As we sat, I noticed a large tree with pink flowers outside the window. The branches were gently swaying back and forth. Some of the blossoms twinkled in the afternoon light. a squirrel scampered along the branches of a tree outside the window. It seemed that in that moment the entire world was sharing, exploring and playing.
Small children often bring adults back in touch with the joyful interconnectedness of the universe. Without the filter or restrictions of language, they are attuned to the subtle, universal language of nature. Children have a keen drive to commune with the richness of natural textures, sounds and shapes. Their innate awareness inspires them to touch the plants, notice the creeping of a caterpillar, plop down in the sand or grass, and giggle at the sight of a bird or an animal.
Children point us to what people of the world’s indigenous cultures have known from the onset of time. At the root, all life is an expression of the divine – all in one and one in all. Ancient sayings and poems continually remind us to notice and celebrate the sacred vitality pulsing within each moment. The gift of remembering is tucked into the blossoms of Spring, the patterns of the moon, the wag of a tail, and the clarity in a small child. May we all rejoice in the ordinary gifts in the everyday!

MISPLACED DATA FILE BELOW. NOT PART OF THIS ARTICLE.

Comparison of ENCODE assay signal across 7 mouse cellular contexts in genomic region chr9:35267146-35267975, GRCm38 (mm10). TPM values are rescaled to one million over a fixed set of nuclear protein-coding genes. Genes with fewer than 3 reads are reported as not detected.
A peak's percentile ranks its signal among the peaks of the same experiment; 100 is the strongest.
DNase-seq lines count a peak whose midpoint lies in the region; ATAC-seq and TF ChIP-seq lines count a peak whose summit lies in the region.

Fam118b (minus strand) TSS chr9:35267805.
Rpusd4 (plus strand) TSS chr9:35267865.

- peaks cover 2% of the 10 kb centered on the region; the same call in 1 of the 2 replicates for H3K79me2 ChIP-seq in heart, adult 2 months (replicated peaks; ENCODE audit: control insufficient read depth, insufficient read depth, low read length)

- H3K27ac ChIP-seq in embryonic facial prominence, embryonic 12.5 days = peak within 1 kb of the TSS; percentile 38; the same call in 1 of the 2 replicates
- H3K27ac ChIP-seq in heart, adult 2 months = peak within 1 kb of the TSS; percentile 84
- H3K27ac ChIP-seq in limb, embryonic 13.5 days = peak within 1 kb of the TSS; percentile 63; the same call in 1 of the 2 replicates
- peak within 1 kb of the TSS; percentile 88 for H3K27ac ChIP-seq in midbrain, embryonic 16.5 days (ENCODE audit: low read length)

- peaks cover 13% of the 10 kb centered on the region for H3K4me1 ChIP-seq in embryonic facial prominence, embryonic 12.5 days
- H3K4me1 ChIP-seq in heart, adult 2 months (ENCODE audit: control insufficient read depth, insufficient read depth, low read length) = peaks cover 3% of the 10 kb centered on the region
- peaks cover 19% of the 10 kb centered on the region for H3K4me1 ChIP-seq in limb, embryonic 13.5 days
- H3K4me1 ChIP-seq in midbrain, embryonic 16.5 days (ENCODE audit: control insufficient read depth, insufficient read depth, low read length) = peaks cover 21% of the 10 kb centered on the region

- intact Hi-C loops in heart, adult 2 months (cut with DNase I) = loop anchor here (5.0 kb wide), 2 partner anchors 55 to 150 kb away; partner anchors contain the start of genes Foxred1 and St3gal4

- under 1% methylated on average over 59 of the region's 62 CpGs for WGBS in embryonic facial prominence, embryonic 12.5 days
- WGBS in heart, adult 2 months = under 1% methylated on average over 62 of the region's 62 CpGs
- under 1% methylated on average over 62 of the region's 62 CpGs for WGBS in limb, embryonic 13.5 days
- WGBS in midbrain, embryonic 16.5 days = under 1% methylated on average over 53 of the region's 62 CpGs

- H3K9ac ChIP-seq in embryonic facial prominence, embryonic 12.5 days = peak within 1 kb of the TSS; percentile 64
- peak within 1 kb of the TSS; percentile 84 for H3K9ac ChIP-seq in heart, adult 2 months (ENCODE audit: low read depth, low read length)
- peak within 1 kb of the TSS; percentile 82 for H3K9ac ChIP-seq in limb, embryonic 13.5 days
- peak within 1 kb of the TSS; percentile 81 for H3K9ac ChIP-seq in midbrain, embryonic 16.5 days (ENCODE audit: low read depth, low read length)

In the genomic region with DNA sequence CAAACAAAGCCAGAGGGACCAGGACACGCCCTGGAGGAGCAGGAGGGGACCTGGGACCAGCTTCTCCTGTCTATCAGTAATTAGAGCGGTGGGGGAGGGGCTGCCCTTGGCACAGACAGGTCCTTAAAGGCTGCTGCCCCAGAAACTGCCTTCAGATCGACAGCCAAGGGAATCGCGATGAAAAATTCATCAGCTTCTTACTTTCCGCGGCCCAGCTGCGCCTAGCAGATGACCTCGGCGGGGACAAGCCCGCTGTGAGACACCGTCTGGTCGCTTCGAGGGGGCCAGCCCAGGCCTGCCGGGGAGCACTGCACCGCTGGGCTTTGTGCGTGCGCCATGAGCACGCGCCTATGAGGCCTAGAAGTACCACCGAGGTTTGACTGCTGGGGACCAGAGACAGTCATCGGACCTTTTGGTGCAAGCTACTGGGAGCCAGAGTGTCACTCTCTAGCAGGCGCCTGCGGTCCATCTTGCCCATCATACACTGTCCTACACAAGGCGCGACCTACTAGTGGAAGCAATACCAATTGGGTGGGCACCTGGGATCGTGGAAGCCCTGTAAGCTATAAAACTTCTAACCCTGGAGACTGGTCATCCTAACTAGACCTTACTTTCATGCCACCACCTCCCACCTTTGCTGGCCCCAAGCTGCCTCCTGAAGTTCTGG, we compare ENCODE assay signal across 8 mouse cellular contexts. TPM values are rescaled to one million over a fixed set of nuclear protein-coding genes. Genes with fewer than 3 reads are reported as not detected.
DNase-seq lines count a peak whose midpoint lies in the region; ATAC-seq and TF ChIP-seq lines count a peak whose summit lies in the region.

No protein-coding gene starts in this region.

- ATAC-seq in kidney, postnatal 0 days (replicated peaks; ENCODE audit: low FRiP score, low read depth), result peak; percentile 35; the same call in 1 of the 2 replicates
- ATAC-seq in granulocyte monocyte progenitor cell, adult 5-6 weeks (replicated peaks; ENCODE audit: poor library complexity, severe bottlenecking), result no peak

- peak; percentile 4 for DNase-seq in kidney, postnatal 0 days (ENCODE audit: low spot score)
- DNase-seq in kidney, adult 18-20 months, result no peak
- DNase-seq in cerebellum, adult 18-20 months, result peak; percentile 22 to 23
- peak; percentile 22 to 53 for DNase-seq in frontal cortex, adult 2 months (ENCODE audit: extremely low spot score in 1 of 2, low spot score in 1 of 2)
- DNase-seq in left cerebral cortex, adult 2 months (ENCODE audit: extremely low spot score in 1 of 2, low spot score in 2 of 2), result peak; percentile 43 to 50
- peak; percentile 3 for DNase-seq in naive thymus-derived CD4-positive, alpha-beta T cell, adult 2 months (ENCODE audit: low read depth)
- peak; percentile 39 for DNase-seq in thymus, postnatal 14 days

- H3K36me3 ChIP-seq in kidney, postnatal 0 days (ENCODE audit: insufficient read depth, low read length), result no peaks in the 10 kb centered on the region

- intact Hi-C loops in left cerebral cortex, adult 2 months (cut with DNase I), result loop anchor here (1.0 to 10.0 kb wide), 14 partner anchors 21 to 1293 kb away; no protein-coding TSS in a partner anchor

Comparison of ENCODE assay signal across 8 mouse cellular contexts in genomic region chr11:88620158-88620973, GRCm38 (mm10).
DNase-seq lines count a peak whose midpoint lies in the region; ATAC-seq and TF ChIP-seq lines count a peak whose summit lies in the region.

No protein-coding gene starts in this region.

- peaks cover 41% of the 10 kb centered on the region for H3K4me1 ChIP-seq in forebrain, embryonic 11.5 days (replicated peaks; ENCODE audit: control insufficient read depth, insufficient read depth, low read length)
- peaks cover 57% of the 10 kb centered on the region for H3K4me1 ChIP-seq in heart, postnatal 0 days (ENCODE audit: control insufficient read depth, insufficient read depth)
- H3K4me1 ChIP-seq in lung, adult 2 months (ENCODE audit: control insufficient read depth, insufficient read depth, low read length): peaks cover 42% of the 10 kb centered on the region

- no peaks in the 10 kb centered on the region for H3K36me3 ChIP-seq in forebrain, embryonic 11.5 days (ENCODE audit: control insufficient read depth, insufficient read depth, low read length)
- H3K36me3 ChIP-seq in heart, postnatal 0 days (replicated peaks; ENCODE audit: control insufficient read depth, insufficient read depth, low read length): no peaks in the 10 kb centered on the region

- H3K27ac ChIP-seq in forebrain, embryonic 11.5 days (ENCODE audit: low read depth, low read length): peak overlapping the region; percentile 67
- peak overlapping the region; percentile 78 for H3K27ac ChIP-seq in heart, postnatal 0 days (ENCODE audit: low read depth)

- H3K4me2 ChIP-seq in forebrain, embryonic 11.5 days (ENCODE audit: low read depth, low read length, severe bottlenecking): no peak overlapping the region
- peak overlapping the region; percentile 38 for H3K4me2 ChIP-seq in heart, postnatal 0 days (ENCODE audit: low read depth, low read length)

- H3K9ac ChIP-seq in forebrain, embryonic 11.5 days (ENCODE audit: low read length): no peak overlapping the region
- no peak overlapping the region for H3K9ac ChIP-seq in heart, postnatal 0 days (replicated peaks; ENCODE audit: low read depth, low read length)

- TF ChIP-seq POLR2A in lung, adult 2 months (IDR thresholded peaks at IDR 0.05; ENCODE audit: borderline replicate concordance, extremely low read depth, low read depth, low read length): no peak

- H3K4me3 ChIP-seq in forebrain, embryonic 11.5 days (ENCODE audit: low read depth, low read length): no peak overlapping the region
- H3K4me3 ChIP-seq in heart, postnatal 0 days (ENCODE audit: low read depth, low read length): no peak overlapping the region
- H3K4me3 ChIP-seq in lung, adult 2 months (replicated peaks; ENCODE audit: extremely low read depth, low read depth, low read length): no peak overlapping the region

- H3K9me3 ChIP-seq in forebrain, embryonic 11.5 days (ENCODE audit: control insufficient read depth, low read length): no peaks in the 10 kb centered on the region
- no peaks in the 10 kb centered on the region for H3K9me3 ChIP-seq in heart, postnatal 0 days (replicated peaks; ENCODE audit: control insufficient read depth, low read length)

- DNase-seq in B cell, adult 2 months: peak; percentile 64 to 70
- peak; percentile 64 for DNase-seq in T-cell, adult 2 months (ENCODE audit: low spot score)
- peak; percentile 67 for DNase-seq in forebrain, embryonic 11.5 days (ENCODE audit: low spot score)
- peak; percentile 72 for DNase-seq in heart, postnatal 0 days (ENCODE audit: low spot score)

Comfortably seated, rub your palms together briskly.
Once you feel some warmth, rest the heels of your palms over your eyes.
Your fingers can lightly curl over your forehead toward the top of your skull.